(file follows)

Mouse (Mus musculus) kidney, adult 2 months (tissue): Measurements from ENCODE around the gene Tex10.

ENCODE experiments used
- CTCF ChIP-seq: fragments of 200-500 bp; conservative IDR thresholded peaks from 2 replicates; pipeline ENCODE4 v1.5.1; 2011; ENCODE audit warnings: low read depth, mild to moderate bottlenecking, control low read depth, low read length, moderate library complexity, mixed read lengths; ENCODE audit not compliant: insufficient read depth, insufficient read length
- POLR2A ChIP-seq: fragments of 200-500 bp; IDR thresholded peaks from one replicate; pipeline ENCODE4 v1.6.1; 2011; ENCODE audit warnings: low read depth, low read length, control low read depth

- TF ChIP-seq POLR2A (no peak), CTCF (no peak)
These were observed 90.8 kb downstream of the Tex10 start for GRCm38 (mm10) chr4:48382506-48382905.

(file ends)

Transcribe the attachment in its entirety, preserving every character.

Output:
Mouse (Mus musculus) kidney, adult 2 months (tissue): Measurements from ENCODE around the gene Tex10.

ENCODE experiments used
- CTCF ChIP-seq: fragments of 200-500 bp; conservative IDR thresholded peaks from 2 replicates; pipeline ENCODE4 v1.5.1; 2011; ENCODE audit warnings: low read depth, mild to moderate bottlenecking, control low read depth, low read length, moderate library complexity, mixed read lengths; ENCODE audit not compliant: insufficient read depth, insufficient read length
- POLR2A ChIP-seq: fragments of 200-500 bp; IDR thresholded peaks from one replicate; pipeline ENCODE4 v1.6.1; 2011; ENCODE audit warnings: low read depth, low read length, control low read depth

- TF ChIP-seq POLR2A (no peak), CTCF (no peak)
These were observed 90.8 kb downstream of the Tex10 start for GRCm38 (mm10) chr4:48382506-48382905.